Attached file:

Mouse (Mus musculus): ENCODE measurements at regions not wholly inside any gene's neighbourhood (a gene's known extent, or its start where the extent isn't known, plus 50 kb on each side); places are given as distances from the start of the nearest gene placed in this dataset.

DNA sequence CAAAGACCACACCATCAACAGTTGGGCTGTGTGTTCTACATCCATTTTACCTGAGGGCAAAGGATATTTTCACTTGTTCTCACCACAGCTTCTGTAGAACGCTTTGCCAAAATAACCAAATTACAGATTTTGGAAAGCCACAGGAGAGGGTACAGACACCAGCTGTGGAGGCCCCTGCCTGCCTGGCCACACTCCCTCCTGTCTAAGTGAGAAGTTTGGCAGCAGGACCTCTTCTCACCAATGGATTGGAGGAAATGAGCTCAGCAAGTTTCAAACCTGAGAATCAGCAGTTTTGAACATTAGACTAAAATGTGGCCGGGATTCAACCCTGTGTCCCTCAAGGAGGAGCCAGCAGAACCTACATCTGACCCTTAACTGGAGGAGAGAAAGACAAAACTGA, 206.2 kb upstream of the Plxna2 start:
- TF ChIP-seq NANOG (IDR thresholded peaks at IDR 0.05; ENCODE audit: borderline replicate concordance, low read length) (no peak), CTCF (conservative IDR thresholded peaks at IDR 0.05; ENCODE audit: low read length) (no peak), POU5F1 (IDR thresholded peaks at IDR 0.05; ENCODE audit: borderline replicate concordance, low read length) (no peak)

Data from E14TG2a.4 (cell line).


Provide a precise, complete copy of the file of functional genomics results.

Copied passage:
Mouse (Mus musculus): ENCODE measurements at regions not wholly inside any gene's neighbourhood (a gene's known extent, or its start where the extent isn't known, plus 50 kb on each side); places are given as distances from the start of the nearest gene placed in this dataset.

DNA sequence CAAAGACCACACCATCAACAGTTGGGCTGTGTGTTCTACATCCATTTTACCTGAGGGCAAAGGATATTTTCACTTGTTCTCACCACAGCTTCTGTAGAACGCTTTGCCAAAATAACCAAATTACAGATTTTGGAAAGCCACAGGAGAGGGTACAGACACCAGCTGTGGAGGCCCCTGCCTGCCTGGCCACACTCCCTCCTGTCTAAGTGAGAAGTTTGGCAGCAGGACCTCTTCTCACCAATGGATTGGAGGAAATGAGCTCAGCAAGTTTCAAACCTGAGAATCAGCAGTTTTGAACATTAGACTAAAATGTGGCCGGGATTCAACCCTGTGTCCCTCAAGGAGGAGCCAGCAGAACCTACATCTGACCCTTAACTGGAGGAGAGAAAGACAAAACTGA, 206.2 kb upstream of the Plxna2 start:
- TF ChIP-seq NANOG (IDR thresholded peaks at IDR 0.05; ENCODE audit: borderline replicate concordance, low read length) (no peak), CTCF (conservative IDR thresholded peaks at IDR 0.05; ENCODE audit: low read length) (no peak), POU5F1 (IDR thresholded peaks at IDR 0.05; ENCODE audit: borderline replicate concordance, low read length) (no peak)

Data from E14TG2a.4 (cell line).